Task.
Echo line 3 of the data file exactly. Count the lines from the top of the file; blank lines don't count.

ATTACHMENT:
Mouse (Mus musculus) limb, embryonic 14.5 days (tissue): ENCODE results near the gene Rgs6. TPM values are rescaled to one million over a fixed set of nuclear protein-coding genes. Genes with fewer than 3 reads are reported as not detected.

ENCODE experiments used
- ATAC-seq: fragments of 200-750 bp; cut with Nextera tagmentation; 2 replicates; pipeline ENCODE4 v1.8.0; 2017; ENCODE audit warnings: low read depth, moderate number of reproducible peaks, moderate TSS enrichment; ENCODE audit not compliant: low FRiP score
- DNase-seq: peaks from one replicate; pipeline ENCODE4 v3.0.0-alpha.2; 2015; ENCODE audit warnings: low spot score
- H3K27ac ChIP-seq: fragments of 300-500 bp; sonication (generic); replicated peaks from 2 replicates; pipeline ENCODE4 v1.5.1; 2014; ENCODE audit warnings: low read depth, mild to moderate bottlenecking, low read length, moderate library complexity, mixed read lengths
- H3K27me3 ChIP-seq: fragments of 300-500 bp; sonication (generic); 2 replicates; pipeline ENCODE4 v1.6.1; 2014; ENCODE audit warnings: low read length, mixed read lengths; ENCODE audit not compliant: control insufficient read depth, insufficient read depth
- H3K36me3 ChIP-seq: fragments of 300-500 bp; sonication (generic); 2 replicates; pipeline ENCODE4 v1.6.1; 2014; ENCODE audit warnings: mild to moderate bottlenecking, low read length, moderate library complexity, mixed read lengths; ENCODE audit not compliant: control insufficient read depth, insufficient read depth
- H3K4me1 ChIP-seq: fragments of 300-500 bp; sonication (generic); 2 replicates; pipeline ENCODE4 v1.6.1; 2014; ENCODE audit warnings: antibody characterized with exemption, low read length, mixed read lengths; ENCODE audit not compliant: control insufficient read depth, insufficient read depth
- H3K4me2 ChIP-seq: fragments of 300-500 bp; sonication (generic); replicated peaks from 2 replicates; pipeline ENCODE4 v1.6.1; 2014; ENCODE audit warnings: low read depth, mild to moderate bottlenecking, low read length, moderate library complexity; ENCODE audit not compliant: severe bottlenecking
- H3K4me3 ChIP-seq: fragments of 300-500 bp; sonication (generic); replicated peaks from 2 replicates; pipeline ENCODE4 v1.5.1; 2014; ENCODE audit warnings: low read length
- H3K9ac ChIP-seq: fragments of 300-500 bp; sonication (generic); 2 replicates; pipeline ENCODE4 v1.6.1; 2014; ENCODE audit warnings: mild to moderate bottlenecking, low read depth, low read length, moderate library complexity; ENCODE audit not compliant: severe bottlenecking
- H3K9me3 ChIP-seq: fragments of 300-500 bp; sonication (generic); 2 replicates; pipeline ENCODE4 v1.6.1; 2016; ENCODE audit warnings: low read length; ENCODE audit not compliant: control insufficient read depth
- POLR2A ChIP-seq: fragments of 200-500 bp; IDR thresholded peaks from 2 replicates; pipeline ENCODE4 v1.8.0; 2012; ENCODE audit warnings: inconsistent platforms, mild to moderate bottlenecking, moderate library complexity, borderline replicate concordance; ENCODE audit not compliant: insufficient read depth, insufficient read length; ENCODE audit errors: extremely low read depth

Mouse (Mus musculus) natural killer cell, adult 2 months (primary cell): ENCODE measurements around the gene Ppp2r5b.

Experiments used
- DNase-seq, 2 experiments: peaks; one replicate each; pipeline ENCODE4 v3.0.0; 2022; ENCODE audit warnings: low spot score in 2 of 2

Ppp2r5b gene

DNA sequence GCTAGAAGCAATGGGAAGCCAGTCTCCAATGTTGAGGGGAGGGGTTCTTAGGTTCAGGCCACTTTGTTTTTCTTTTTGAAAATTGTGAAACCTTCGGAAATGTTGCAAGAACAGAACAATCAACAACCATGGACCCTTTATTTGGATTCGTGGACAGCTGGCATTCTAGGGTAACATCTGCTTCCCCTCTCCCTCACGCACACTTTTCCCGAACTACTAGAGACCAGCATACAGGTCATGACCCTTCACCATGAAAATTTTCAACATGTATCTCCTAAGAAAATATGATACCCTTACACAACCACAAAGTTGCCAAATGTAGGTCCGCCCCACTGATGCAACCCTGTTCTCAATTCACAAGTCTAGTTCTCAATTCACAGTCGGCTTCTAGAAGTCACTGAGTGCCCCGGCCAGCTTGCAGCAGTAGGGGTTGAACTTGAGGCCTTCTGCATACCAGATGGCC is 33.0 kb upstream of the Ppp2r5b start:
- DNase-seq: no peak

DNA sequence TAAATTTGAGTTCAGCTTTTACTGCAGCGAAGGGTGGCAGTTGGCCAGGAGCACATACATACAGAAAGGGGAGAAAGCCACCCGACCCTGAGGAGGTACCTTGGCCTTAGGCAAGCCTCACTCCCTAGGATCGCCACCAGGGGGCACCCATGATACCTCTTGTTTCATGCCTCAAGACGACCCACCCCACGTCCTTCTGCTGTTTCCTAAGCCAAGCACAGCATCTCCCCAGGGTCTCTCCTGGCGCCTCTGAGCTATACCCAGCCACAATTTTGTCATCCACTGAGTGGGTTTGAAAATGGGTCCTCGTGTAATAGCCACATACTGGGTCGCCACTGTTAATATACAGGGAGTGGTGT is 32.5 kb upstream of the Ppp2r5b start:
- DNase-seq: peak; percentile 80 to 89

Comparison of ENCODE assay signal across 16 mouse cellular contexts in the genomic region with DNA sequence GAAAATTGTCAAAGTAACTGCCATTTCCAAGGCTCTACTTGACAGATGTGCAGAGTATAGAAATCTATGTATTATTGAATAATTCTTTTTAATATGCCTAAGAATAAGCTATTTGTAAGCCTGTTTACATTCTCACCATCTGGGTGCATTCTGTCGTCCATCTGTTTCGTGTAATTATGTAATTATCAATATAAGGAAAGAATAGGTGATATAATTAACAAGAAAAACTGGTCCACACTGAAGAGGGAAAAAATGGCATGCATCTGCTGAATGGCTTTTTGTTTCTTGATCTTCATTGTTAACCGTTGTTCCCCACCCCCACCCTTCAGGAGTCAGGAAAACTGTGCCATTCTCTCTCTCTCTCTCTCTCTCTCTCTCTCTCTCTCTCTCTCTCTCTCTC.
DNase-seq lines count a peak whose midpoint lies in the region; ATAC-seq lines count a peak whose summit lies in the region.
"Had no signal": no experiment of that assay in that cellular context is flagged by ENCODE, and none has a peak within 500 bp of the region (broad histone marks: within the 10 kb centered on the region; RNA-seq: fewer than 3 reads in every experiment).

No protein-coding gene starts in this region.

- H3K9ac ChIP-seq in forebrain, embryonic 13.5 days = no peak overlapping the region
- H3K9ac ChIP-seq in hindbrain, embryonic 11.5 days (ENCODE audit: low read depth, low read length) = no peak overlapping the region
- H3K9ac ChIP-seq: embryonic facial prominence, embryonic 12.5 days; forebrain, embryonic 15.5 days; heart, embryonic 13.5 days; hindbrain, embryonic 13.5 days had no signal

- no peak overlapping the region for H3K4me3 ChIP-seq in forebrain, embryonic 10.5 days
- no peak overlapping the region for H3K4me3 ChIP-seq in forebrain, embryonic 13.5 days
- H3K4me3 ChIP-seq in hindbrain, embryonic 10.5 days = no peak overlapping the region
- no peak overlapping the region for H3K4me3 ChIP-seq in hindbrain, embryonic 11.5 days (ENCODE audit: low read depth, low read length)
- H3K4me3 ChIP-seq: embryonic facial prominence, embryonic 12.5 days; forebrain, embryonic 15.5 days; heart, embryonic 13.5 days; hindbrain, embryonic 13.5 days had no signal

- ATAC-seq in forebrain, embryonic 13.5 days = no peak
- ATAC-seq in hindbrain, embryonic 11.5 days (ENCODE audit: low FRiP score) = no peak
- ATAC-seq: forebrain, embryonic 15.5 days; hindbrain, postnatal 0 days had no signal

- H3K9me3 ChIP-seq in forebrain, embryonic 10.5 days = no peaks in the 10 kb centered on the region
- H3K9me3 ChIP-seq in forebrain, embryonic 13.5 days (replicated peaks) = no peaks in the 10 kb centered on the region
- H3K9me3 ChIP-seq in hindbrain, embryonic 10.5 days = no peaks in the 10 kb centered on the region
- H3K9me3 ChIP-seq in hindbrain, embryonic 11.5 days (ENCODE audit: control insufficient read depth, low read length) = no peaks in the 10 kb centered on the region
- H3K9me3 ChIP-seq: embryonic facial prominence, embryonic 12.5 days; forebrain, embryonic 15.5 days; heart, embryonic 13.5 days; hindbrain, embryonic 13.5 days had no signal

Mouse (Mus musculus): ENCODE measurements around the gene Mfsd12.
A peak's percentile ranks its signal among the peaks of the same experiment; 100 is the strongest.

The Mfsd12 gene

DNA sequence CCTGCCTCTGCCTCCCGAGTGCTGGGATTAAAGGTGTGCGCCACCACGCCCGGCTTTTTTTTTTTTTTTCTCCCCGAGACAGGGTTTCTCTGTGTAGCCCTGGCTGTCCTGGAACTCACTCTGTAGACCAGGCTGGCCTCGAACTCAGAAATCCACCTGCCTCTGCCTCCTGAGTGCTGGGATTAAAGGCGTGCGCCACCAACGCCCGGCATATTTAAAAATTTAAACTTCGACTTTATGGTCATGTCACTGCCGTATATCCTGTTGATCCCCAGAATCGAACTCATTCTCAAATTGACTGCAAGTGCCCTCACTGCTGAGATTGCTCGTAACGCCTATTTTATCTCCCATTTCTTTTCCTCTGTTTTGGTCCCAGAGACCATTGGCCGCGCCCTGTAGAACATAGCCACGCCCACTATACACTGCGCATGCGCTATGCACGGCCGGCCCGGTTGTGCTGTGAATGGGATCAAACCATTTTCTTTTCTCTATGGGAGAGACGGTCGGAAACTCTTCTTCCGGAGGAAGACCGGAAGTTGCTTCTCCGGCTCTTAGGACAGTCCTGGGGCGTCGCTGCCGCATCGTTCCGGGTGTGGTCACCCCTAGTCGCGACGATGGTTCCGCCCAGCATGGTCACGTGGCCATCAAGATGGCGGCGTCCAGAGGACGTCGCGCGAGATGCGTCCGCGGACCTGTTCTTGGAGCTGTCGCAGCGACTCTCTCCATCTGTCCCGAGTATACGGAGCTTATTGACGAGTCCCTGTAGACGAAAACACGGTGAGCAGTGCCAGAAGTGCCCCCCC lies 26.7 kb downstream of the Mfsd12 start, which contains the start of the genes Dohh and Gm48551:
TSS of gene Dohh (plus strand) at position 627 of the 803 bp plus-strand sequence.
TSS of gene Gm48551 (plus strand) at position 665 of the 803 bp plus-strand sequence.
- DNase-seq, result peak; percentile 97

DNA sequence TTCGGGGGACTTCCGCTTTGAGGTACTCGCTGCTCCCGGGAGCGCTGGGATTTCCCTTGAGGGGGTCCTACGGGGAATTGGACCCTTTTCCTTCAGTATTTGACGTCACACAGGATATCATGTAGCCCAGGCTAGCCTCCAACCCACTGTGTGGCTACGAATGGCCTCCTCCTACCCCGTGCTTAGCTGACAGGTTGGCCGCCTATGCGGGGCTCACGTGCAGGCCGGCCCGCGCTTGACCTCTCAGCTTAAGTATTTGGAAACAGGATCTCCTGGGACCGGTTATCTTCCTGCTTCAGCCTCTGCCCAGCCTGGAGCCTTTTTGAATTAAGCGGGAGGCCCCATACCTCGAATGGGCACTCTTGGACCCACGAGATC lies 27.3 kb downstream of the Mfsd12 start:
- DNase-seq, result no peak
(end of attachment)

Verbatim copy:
- ATAC-seq: fragments of 200-750 bp; cut with Nextera tagmentation; 2 replicates; pipeline ENCODE4 v1.8.0; 2017; ENCODE audit warnings: low read depth, moderate number of reproducible peaks, moderate TSS enrichment; ENCODE audit not compliant: low FRiP score